We talk about “b2b” a lot at MLT Creative. All of our posts on this blog have to do with some aspect of b2b marketing. But what really is b2b marketing and how is it really different than “b2c marketing?” In this post, I’ll discuss the differences between b2b and b2c and why these distinctions really matter.
So what are these distinctions in the first place?
“b2b” stands for “business to business” and “b2c” stands for “business to consumer.” These words indicate different customer or audience bases.
B2C – any business that sells its products or services to consumers for personal use (food, clothing, music, etc.). Most of the every day purchases that we make for ourselves are purchased from b2c companies.
B2B – any business that sells its products or services to other businesses (construction equipment, industrial printers, business consultants, etc.). If you are purchasing something for your company or organization, you are buying from a b2b business.
These identifiers aren’t always mutually exclusive. Companies can be both b2b and b2c. For example: Apple. Many of Apple’s customers are buying a product for personal use, and many other customers are buying a product for their company, school or other organization.
How does this affect marketing?
In order to be successful, marketing has to take in to account it’s target audience; their goals, problems, style and attitude. Marketers have identified some key differences between b2b and b2c buyers:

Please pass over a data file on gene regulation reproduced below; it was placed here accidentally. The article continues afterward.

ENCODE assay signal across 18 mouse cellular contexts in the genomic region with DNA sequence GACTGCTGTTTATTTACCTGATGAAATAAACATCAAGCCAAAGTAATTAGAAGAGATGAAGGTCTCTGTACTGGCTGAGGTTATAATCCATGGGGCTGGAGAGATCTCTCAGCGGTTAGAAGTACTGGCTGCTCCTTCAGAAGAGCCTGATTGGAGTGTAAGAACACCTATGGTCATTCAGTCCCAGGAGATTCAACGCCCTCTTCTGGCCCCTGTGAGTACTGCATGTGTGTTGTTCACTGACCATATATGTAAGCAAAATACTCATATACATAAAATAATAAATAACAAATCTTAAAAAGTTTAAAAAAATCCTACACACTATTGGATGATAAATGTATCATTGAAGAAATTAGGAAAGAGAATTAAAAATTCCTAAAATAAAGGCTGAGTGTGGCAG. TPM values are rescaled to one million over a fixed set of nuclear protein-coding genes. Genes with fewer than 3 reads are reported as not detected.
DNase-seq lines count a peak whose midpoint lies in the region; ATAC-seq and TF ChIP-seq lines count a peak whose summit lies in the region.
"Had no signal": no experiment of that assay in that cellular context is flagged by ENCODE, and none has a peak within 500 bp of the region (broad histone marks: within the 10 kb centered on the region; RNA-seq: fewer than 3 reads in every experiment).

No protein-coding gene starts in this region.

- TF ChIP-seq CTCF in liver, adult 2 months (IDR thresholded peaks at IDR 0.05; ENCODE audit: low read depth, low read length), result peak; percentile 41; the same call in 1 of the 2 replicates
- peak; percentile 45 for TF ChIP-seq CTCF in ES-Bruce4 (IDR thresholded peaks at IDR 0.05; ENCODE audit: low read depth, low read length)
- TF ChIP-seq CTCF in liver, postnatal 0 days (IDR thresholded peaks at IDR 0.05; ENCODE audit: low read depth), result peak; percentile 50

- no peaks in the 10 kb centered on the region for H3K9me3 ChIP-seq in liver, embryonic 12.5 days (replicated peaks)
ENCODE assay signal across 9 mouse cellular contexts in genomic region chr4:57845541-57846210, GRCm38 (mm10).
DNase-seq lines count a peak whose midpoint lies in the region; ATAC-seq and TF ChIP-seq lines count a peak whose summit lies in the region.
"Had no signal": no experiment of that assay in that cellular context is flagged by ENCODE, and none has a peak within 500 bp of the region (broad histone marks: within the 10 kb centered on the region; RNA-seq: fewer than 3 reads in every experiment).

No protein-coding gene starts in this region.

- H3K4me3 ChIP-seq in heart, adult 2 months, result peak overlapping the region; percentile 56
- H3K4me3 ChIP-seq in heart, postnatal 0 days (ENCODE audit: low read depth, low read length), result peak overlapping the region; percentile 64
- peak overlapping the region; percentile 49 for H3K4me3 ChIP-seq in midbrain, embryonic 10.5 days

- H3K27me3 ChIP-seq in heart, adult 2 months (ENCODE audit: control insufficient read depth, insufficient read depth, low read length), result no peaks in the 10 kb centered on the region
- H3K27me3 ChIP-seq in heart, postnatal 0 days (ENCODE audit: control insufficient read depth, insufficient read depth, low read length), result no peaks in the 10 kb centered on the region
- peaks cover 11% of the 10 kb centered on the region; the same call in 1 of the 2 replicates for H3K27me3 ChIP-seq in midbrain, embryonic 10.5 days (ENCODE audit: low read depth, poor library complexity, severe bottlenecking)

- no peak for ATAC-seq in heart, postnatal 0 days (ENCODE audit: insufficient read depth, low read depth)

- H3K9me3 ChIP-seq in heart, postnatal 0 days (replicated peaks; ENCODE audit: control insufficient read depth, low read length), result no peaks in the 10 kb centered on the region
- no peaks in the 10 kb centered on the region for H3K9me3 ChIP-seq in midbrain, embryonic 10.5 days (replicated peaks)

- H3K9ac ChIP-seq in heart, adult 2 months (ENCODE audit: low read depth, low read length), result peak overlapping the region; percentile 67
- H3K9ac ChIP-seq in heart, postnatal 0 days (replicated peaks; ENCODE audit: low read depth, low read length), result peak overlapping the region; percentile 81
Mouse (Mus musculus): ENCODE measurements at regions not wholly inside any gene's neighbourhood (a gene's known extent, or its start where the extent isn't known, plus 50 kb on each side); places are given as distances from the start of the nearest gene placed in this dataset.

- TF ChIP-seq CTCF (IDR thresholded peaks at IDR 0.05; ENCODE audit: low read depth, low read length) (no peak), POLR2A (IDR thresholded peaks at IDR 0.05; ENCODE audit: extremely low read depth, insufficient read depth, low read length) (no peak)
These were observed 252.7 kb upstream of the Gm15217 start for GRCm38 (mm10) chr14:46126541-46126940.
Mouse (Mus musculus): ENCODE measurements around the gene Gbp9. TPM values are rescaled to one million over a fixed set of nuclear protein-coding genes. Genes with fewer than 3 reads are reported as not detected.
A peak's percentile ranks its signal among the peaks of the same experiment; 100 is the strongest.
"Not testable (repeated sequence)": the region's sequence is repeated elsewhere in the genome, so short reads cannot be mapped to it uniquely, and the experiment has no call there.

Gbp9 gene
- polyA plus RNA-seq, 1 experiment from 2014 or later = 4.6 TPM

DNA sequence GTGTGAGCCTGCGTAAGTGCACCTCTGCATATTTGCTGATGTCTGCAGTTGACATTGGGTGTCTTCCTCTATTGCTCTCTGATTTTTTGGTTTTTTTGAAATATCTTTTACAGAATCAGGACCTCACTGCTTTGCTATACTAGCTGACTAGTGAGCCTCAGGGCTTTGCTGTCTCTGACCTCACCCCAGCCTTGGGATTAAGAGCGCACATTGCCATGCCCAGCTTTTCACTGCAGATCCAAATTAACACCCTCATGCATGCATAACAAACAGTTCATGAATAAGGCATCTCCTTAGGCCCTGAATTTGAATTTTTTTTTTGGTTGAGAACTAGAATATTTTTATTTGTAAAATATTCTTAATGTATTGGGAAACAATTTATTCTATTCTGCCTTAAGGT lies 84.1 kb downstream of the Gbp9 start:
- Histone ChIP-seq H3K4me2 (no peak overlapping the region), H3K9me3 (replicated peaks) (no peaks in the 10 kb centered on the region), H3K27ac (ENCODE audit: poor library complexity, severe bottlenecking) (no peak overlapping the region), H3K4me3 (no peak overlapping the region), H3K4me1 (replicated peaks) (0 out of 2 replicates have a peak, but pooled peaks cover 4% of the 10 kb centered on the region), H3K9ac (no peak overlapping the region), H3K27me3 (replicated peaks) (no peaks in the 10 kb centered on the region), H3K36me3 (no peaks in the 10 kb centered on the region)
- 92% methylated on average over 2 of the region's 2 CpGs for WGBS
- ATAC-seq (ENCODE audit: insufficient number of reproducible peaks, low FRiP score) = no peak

B2B buyers are more conservative – People are on their best behavior at work. They are looking for products and services that are crowd pleasers and don’t ruffle any feathers, thus they tend to be attracted to more conservative, safe solutions than b2c buyers.
B2B buyers are more influential – They aren’t just buying a new pair of jeans. They are buying something for a whole company or department.
B2B buyers face worse consequences – With great power comes great responsibility. If they don’t make good buying decisions, they (and others) could lose their job, and their company could fail.
B2B buyers are more cautious – Since stakes are so high, they have to be very careful to make the right decision.
B2B buyers take longer – They don’t just take a long time to make a decision out of caution. There is often red tape and committees involved in making buying decisions. It usually takes awhile for everything and everyone to agree on a buying decision.
B2B buyers are more informed – Buyers in general these days are more informed, but because of the importance of their purchases, b2b buyers are even more so. Sellers that are willing to inform them and not just sell to them are more likely to earn their trust.
B2B buyers are more familiar with industry jargon – They are looking for sellers that speak their language, and most of the time that’s an insider’s language. Sellers that speak their language, are more likely to earn trust.
B2B buyers like longer and more detailed content – They don’t care very much about surface level information. They want to know the ins and outs and the nitty gritty before they make a decision.
B2B buyers want to know who they are buying from – They aren’t just buying a product or service – they are asking the seller to help them grow their company. Strong relationships go a long way with these buyers.
B2B buyers are more likely to make repeat purchases – A successful buying decision is not taken lightly. If they find a seller that’s a good fit, the next time they need a similar product or service they are probably going to play it safe and buy from someone they already have a relationship with.
There are a lot of ways that b2b buyers are different from b2c buyers. All of these things should be taken into account by marketers in the b2b space when developing their marketing strategy.